Jeremy and Fennela Dixon, by Otto Saumarez Smith
Jeremy and Fennela Dixon’s local authority housing at St Mark’s Road (1975-79) for the London borough of Kensington is a vivid example of the disillusionment over modernist solutions that occurred during the seventies. Each of the twelve large ‘houses’ in the terrace actually contains a couple of narrow houses over a basement flat. The measly size of their council-imposed room heights are hidden behind a generously proportioned frontage.
They are not overtly post-modern nor are they obviously historicist, but display an eclectic approach to style. The facades are busy with jostling details that are simultaneously simple and geometric, but also subtly echo the forms of neighbouring Victorian domestic suburban architecture. Each ‘house’ has a widely angled gable, the ends picked out with white paint. A projecting volume containing the entrance hall, with a bay window above and central brick pillar, gives a satisfying rhythm to the terrace when viewed at an oblique angle. They are set back from the road behind pyramid-capped gate piers, which originally contained dustbins.
A terrace of nine ‘houses’ follows St Mark’s Road (with somewhat larger volumes at either end), there is also a shorter terrace on St Quintin Avenue. On the corner site is a four-storey block. Behind these facades, the plans are surprisingly angled. This serves to increase the street frontage and to avoid overlooking. Each flat has either a modest back garden, or a roof terrace. In London, The Unique City Steen Eiler Rasmussen had noted with pleasure the way Georgian terraces presented a polite façade to the street, whilst at the back they were composed out of a functional jumble. There is something of this dichotomy between front and back present at St Mark’s Road.
Despite its mannered details, and high density (at 136 persons per acre it is directly comparable to the majority of inner London’s post-war estates), the project fits in unostentatiously with its surroundings; a normal and subtly lovely London street, with its plane trees, intermittent traffic of double-decker buses, cars and bicyclists, and a steady but not bustling stream of dog walkers and pram pushers on its pavements.
St Mark’s Road is remarkable for its dissimilarity to the previous projects that Dixon had worked on, such as a rather uncompromisingly minimalist low-rise housing estate in Milton Keynes (1971-73), and an unbuilt project for Northamptonshire County Hall (1973), which would have been a remarkable high-tech Boullée-esque pyramid. Dixon had been taught at the Architectural Association during the heyday of the Smithsons’ influence at that school. He had also been a member of the Grunt Group, who had proposed a radical return to the rational severity of the early Modern Movement. St Mark’s Road was therefore a dramatic volte-face.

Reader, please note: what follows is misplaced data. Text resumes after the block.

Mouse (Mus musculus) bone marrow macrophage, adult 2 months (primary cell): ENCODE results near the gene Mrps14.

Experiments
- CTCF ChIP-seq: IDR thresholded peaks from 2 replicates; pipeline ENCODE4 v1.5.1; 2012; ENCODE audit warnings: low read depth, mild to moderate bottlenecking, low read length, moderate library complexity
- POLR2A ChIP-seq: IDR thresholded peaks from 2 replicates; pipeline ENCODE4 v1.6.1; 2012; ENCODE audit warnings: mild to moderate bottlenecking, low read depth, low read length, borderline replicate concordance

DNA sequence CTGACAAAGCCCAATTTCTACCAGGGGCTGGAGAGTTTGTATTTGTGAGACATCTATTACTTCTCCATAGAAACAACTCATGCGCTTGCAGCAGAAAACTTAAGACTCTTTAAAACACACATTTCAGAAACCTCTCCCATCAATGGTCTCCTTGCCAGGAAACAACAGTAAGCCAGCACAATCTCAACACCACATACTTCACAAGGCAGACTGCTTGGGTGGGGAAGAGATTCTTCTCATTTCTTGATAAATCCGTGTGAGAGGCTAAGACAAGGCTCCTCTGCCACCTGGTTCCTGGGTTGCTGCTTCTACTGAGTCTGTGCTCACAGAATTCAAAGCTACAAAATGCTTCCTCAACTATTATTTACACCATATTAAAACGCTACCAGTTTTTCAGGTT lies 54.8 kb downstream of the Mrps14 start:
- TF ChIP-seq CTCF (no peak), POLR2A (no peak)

In Modern Terrace Housing (1947), Arthur Trystan Edwards had complained that ‘the “reformers” instead of trying to replace the ugly streets by beautiful streets… showed a determination to smash the continuous street formation into little fragments, being imbued by a romantic conception of detached architectural units in a setting of gardens and trees.’ This prediction was overwhelmingly true of much post-war housing. By the mid fifties though, many architectural polemicists began to celebrate the positive social aspects of ‘the street’, but in a way that would maintain rigorous vehicular and pedestrian circulation; whether this was through precinctual planning, Radburn layouts, ‘streets in the sky’, pedways, skywalks or megastructures. In light of this tradition, what is most remarkable about St Mark’s Road is not its soft historicism, but the way it simply abuts a mixed-use road.
The ideas at St Mark’s Road informed several further explorations by Jeremy Dixon of domestic housing in a London tradition, such as those at Lanark Road (1981-3), Ashmill Street (1983-5) both in Maida Vale, and at Compass Point (1984-7), on the tip of the Isle of Dogs. Lanark Road is especially redolent of St Mark’s Road for the way that it combines several dwellings within a single volume, although at Lanark Road in the form of villas rather than terrace houses. Its detailing however is more overtly historicist than St Mark’s Road.
Jeremy Dixon will return to working within London’s urban typologies through his work on the masterplan of Chelsea Barracks – with his partner, since 1989, Edward Jones and Squire and Partners. It is sadly indicative though of the state of architectural practice in Britain today, that the Chelsea Barracks scheme will be made up of millionaire’s mansions, whereas St Mark’s Road was social housing.
Otto Saumarez Smith is an architectural historian and journalist. He is currently doing a PhD at St John’s College, Cambridge.
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